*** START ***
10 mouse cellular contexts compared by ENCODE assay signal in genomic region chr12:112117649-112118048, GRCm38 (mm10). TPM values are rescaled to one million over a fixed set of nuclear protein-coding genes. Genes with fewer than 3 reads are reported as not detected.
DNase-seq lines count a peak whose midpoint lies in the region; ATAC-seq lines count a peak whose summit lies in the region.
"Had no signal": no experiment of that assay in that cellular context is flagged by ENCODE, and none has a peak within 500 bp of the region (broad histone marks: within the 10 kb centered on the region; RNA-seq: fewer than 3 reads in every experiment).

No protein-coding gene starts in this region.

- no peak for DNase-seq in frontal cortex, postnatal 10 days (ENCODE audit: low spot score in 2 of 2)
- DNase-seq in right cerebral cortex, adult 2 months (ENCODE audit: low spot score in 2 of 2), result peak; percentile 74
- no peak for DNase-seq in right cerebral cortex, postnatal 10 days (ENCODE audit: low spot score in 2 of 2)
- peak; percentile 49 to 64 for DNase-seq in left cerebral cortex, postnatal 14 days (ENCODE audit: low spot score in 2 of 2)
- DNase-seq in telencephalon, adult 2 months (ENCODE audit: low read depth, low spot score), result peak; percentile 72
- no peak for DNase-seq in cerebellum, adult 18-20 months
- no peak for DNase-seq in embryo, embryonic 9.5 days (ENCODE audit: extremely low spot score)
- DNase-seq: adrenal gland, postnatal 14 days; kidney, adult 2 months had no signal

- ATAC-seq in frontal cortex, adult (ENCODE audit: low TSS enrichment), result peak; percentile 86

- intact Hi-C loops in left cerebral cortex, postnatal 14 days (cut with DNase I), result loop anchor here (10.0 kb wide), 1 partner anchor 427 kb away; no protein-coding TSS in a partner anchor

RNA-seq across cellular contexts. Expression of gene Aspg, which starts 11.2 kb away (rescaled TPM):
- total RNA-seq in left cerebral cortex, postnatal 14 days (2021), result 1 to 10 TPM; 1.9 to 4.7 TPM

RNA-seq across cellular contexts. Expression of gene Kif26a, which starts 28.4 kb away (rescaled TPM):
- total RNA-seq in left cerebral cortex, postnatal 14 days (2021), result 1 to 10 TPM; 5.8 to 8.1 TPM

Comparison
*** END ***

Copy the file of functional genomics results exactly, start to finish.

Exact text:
10 mouse cellular contexts compared by ENCODE assay signal in genomic region chr12:112117649-112118048, GRCm38 (mm10). TPM values are rescaled to one million over a fixed set of nuclear protein-coding genes. Genes with fewer than 3 reads are reported as not detected.
DNase-seq lines count a peak whose midpoint lies in the region; ATAC-seq lines count a peak whose summit lies in the region.
"Had no signal": no experiment of that assay in that cellular context is flagged by ENCODE, and none has a peak within 500 bp of the region (broad histone marks: within the 10 kb centered on the region; RNA-seq: fewer than 3 reads in every experiment).

No protein-coding gene starts in this region.

- no peak for DNase-seq in frontal cortex, postnatal 10 days (ENCODE audit: low spot score in 2 of 2)
- DNase-seq in right cerebral cortex, adult 2 months (ENCODE audit: low spot score in 2 of 2), result peak; percentile 74
- no peak for DNase-seq in right cerebral cortex, postnatal 10 days (ENCODE audit: low spot score in 2 of 2)
- peak; percentile 49 to 64 for DNase-seq in left cerebral cortex, postnatal 14 days (ENCODE audit: low spot score in 2 of 2)
- DNase-seq in telencephalon, adult 2 months (ENCODE audit: low read depth, low spot score), result peak; percentile 72
- no peak for DNase-seq in cerebellum, adult 18-20 months
- no peak for DNase-seq in embryo, embryonic 9.5 days (ENCODE audit: extremely low spot score)
- DNase-seq: adrenal gland, postnatal 14 days; kidney, adult 2 months had no signal

- ATAC-seq in frontal cortex, adult (ENCODE audit: low TSS enrichment), result peak; percentile 86

- intact Hi-C loops in left cerebral cortex, postnatal 14 days (cut with DNase I), result loop anchor here (10.0 kb wide), 1 partner anchor 427 kb away; no protein-coding TSS in a partner anchor

RNA-seq across cellular contexts. Expression of gene Aspg, which starts 11.2 kb away (rescaled TPM):
- total RNA-seq in left cerebral cortex, postnatal 14 days (2021), result 1 to 10 TPM; 1.9 to 4.7 TPM

RNA-seq across cellular contexts. Expression of gene Kif26a, which starts 28.4 kb away (rescaled TPM):
- total RNA-seq in left cerebral cortex, postnatal 14 days (2021), result 1 to 10 TPM; 5.8 to 8.1 TPM

Comparison